Tracer testing of geothermal reservoirs
A new model is presented to explain the results of tracer tests of reservoirs. The flow field model is two-dimensional and can include multiple wells, background flow and a high permeability fracture of finite length or a barrier of finite length - likely features of a reservoir in fractured rock. The flow field is represented by a complex potential. This enables the accurate calculation of the time for tracer to travel along the streamline linking the release position and the observation well.
The shape of the concentration curve measured at the observation well is governed by dispersion. Two types of dispersion are considered – small scale dispersion and large scale dispersion. Small scale dispersion is due to interaction with the rock matrix and to small scale variations in velocity (not included in the flow field model), in the neighbourhood of a streamline. Large scale dispersion is due to the spread of tracer over streamlines which have different travel times to the observation well and may go to different observation wells.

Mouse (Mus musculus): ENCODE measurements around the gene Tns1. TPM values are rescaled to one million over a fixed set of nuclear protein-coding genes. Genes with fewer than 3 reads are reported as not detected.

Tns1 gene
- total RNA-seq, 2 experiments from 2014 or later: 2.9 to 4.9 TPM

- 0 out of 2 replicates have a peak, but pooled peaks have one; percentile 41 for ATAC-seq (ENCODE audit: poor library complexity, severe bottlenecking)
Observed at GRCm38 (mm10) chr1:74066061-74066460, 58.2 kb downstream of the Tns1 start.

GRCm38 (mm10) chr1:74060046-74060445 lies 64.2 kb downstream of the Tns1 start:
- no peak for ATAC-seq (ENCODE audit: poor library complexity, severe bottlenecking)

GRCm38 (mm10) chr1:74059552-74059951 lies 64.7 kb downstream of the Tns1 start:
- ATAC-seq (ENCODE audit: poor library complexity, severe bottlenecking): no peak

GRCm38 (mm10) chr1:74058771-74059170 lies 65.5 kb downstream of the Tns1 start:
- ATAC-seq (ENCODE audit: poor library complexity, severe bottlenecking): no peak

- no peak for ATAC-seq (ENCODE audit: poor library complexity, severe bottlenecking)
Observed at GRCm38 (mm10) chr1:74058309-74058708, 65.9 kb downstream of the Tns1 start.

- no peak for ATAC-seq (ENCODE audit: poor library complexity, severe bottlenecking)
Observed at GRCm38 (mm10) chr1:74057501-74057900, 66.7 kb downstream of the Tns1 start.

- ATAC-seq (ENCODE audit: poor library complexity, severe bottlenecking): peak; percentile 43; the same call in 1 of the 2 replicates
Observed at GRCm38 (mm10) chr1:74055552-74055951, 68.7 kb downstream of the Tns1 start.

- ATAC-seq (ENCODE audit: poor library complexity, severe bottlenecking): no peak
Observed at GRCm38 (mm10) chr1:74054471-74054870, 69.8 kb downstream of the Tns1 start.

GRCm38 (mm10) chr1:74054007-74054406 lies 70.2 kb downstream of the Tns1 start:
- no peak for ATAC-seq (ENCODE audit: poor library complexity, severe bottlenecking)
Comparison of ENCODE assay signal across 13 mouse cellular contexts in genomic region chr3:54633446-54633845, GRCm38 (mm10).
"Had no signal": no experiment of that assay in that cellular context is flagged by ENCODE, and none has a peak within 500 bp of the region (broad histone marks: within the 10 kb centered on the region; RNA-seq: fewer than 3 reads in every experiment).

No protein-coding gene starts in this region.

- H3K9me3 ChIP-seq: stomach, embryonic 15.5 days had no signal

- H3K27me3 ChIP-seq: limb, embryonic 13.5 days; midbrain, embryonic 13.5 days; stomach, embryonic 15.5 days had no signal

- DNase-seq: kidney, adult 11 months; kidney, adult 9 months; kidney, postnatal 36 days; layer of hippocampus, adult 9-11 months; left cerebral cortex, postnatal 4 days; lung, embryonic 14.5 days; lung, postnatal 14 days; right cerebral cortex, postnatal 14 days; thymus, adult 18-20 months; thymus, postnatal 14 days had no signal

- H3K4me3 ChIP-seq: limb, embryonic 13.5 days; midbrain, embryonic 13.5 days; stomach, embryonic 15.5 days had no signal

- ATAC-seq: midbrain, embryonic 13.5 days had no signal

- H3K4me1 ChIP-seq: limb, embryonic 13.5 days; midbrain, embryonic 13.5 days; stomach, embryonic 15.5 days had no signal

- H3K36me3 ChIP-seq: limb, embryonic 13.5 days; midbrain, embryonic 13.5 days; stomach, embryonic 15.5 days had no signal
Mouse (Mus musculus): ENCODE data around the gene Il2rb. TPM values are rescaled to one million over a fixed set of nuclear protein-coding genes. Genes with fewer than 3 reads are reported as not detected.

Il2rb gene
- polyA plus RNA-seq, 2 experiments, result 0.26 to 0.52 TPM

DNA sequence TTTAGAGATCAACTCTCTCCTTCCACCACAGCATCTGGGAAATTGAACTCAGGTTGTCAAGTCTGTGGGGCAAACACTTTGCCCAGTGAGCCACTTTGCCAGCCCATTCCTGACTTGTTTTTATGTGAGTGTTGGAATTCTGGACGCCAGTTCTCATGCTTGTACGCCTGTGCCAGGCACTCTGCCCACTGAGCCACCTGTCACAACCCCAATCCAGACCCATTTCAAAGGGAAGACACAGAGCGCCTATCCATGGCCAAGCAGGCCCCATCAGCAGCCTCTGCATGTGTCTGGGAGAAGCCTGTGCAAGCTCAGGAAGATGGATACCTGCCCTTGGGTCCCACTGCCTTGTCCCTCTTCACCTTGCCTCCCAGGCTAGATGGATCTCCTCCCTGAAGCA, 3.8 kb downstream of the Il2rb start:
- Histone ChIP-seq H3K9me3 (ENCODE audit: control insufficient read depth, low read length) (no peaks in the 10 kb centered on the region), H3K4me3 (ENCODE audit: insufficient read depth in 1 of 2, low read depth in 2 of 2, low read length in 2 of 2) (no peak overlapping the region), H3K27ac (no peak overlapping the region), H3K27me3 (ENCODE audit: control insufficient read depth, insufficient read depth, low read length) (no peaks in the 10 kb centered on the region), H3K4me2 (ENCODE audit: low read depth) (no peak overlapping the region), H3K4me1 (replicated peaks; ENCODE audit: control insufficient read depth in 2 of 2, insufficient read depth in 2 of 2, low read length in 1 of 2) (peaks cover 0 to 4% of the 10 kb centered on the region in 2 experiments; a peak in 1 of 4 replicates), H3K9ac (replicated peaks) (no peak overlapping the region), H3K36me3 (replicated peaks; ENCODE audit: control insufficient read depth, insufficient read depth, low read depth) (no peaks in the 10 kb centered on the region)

In the literature, small scale dispersion models are used to match the concentration curves for individual wells. Here it is shown that models with differing small scale mechanisms give equally good matches to Wairakei data and that response curves for small scale dispersion and large scale dispersion are similar. This means that the shape of a concentration response curve gives little information about reservoir structure.
The important results from a tracer test are whether tracer is detected at each observation well and the travel times to the wells that respond, in conjunction with the locations of the release and production wells. This new approach to analysing tracer tests is used together with the flow field model to deduce the permeability structure and flow field of a simple hypothetical reservoir and of the Wairakei (New Zealand) geothermal reservoir.